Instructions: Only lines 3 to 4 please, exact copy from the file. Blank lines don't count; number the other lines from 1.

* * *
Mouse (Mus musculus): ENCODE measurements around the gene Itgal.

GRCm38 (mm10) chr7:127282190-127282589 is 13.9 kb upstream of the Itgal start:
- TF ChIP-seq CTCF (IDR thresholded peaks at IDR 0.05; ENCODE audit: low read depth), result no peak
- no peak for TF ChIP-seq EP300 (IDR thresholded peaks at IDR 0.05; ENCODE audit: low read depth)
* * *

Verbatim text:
- TF ChIP-seq CTCF (IDR thresholded peaks at IDR 0.05; ENCODE audit: low read depth), result no peak
- no peak for TF ChIP-seq EP300 (IDR thresholded peaks at IDR 0.05; ENCODE audit: low read depth)